Newspaper article The Florida Times Union

Access Is Essential

Newspaper article The Florida Times Union

Access Is Essential

Article excerpt

Public access to the vast majority of state court proceedings - such as foreclosure cases - is a basic right in Florida.

Or at least it had been.

Then complaints about access problems in foreclosure courts started popping up this summer as courts led by retired Florida judges confronted a tidal wave of foreclosure cases.

Fortunately, Florida Supreme Court Chief Justice Charles P. Canady and Duval Chief Judge Donald Moran didn't hesitate to ensure better court access Monday after a coalition of media and First Amendment groups delivered letters to them with accounts of problems on Friday.

The groups - which included The Florida Times-Union, the Florida Press Association and the First Amendment Foundation - presented several cases that illustrated how some foreclosure courts had been operating under a presumption of closure, including two from Duval County.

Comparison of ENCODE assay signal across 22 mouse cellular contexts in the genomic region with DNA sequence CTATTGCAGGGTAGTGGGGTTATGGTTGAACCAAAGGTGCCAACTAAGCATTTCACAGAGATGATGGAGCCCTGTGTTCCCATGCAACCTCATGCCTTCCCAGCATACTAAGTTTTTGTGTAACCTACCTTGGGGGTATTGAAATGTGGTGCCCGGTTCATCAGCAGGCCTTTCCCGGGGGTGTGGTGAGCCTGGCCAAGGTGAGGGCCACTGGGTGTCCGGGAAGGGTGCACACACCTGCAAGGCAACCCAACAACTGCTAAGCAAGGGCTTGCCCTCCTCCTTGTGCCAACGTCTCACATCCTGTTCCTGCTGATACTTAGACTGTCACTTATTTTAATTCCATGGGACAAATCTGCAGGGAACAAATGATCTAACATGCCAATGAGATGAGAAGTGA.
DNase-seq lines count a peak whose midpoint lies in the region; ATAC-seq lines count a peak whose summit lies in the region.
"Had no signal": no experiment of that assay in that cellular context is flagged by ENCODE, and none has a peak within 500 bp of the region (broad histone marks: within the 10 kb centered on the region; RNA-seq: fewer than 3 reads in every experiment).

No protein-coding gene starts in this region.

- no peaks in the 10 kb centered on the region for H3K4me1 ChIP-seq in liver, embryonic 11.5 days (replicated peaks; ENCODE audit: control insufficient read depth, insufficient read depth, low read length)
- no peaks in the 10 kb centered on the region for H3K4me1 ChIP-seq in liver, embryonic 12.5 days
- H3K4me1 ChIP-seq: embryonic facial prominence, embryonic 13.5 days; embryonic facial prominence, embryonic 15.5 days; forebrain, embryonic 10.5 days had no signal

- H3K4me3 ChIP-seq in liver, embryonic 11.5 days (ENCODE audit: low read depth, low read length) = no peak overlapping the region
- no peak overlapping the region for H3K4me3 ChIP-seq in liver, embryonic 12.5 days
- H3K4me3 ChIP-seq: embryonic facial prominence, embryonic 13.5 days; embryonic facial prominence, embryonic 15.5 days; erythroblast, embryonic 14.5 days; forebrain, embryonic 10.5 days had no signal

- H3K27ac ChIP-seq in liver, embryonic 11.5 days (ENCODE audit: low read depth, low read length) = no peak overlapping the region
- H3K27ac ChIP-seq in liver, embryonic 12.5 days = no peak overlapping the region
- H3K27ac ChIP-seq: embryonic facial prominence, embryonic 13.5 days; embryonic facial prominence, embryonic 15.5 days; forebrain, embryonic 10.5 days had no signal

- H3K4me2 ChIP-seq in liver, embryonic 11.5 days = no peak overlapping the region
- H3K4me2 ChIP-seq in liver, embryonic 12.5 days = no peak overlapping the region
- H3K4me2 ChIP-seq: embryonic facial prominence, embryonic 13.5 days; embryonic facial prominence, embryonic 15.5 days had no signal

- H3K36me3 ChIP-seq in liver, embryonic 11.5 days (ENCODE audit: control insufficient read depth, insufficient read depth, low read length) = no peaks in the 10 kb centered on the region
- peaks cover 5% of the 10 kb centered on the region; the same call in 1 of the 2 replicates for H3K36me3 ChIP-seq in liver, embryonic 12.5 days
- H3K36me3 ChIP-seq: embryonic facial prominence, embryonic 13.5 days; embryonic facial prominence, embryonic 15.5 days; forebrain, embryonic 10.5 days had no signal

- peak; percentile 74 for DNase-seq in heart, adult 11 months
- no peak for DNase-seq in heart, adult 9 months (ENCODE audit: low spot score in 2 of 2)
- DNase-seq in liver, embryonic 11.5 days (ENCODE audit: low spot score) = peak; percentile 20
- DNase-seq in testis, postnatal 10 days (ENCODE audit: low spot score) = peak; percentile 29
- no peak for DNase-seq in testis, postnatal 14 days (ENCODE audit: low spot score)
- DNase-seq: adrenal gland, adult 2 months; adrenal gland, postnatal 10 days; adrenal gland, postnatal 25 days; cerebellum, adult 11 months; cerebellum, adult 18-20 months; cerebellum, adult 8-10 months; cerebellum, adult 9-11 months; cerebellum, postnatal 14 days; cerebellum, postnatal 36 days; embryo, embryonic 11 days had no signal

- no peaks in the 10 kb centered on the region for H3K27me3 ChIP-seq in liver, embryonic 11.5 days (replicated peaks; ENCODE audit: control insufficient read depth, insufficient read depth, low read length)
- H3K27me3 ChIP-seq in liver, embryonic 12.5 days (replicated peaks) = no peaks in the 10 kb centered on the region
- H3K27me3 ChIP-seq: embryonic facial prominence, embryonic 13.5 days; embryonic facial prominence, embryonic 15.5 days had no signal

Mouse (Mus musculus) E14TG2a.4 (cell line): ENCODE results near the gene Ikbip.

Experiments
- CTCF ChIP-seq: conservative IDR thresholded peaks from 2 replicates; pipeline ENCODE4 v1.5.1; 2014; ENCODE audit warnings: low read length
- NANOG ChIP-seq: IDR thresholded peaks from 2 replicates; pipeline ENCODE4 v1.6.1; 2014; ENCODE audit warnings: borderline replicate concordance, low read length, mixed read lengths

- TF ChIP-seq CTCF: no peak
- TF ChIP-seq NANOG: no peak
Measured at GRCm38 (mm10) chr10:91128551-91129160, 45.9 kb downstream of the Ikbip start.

THE INCIDENTS

- A Duval woman defending herself in her own foreclosure case was told by a member of court security that only attorneys could attend.

- An Orange County court observer was told that foreclosure proceedings took place in private chambers, not for the public.

- A Hillsborough County court observer called to ask about the rules governing attendance of proceedings and was informed that the public couldn't attend.

In another Duval County case, presiding Judge A.C. Soud threatened to hold Jacksonville Area Legal Aid lawyer April Charney in contempt after she brought a Rolling Stone reporter with her to foreclosure court, saying a proper request for the news media should have been made to a security officer first, The Times-Union reported.

But the press has no less right to attend proceedings than the public; the press also has no special high bar to jump for access.

CORRECTING A WRONG

In response to the concerns, Canady said he was "deeply concerned" about the allegations and said he was directing the state courts administrator to recommend corrective action. …

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